• Defensive swimming: Canyon Leaders can identify, analyze and assess water hazards in a canyon. Canyon Leaders can navigate water hazards as the first person down, and can use rigging and other techniques to divert participants from the hazard as needed.
  • Basic rope work: Canyon Leaders are proficient at using semi-static and static ropes, rappelling single-strand or double-strand as needed for the situation, utilizing variable friction devices, ascending and descending ropes, employing techniques for managing  rope abrasion, rigging retrievable traverse lines , rigging fixed and releasable rappels, and proper use of rope bags.

Tactics and strategy

  • Emergency procedures: Canyon Leaders are able to assess an emergency situation in the context of the  canyon. They have an emergency action plan which considers communication techniques, evacuation options, escape options, and roles and responsibilities within the party. 
  • First aid: Canyon Leaders have first aid training, and are able to assess a scene, recognize and treat hypothermia, cold injury & heat disorders, stabilize an injury, provide remote care including overnight, and direct party members to call for assistance and perform tasks that maintain the safety of the groups.
  • Camping and bivouacs: Canyon Leaders adequately plan for and are able to facilitate a bivouac if necessary.


    • Hazards: Canyon Leaders are able to assess terrain and weather hazards as well as any wildlife that may present a danger in that region. Canyon Leaders understand basic hydrology, topology and geology in the context of hazards that may be present in a canyon, including: the existence of heavy flow or hydraulics, the absence or presence of escape routes, the rock quality and attributes of the canyon, and the access to high ground within a canyon.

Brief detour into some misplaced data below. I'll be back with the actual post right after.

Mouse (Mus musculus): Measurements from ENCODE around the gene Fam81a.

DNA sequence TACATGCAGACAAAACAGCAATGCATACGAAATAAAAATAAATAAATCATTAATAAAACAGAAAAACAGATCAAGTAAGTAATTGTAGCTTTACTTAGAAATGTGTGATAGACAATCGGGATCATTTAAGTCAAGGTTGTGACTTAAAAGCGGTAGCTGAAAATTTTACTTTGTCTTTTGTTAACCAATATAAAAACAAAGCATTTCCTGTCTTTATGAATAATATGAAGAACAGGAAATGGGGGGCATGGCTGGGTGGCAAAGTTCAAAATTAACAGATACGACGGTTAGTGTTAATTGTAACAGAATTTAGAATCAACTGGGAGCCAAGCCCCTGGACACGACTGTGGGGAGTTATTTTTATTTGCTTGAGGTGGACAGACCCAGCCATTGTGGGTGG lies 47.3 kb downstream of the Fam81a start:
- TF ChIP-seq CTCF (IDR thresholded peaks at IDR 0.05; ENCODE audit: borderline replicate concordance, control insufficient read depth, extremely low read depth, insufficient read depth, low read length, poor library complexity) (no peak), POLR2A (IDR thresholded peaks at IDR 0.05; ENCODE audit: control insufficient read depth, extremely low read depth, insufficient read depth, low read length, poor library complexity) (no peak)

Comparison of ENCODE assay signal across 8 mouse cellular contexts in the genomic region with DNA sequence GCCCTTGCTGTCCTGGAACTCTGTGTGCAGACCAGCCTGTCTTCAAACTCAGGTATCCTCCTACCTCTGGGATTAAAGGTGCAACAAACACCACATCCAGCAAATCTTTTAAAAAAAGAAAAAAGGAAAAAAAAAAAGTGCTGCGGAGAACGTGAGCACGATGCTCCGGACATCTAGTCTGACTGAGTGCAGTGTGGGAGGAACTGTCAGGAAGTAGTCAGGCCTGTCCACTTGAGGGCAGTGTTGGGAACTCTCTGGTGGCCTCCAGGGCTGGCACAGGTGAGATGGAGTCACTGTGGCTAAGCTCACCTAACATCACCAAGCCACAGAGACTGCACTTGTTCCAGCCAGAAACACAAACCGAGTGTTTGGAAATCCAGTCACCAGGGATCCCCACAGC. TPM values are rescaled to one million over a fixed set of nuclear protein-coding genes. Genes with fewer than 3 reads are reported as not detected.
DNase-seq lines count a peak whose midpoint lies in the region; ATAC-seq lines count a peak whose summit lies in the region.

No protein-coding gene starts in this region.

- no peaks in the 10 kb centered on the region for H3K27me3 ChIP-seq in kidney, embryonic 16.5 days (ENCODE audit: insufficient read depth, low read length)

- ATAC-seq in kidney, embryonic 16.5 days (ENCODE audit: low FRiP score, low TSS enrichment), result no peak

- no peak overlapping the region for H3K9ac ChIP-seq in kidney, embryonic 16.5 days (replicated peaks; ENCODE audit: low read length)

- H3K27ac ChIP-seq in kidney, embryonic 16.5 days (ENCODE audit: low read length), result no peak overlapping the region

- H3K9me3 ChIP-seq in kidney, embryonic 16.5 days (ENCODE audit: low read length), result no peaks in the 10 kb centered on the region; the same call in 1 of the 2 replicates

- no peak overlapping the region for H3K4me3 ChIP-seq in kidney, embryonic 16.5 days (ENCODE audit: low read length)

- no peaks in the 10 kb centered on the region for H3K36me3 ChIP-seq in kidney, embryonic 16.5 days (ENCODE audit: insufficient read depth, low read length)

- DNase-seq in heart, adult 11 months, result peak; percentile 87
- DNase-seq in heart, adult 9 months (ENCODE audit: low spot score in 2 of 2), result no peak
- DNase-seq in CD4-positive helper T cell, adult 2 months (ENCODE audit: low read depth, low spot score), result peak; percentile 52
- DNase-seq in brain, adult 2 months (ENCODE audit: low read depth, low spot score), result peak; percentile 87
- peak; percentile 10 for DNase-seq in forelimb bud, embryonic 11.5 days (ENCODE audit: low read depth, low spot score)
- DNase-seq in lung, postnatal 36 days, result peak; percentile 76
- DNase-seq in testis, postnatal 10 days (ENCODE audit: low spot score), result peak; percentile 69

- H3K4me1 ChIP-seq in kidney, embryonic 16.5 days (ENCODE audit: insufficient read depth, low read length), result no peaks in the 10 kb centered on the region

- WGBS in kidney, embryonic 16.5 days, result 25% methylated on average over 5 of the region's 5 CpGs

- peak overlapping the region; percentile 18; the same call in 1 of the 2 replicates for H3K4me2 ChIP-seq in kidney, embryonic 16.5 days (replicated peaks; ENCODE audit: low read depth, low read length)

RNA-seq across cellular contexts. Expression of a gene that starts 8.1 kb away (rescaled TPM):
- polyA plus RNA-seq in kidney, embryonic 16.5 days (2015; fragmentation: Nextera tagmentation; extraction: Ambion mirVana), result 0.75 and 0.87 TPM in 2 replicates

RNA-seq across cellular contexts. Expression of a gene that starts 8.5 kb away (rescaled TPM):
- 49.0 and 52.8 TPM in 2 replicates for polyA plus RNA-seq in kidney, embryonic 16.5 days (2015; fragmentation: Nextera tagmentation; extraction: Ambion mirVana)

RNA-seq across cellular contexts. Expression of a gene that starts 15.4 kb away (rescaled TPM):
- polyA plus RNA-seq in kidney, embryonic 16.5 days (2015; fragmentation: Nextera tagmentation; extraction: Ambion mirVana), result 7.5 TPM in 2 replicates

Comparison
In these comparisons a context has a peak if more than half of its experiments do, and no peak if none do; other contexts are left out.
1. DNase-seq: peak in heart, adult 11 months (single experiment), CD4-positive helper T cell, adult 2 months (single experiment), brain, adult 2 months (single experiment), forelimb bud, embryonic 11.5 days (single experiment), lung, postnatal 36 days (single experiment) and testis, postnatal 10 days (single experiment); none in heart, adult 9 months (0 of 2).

• Protocols: Canyon Leaders are fluent in communication protocols including hand signals and whistle signals. Canyon Leaders understand general security protocols including canyon progression, anchor rigging and assessment, rope management, and group management.
    • Emergency procedures: Canyon Leaders understand The Mountaineers emergency procedures.

  • Trip Management: Canyon Leaders understand The Mountaineers protocols for managing accurate rosters on the website, listing and closing trips, and filing incident reports as needed.

  • Land manager protocols: Canyon Leaders know where to find Land Manager regulations for a given canyon and understand the importance of following them.
  • Legal liability & insurance: Canyon Leaders understand the following: The Mountaineers provides liability insurance for its leaders as long as a trip is listed on The Mountaineers website with an accurate roster; The Mountaineers requires all participants to sign a waiver before they can register for a trip; The Mountaineers does not provide accident insurance for participants or leaders.

Leaders are expected to lead Canyons within their ability, to maintain their leadership and technical skills through regular practice and training, and to be up to date in current Canyoning skills & techniques taught by The Mountaineers.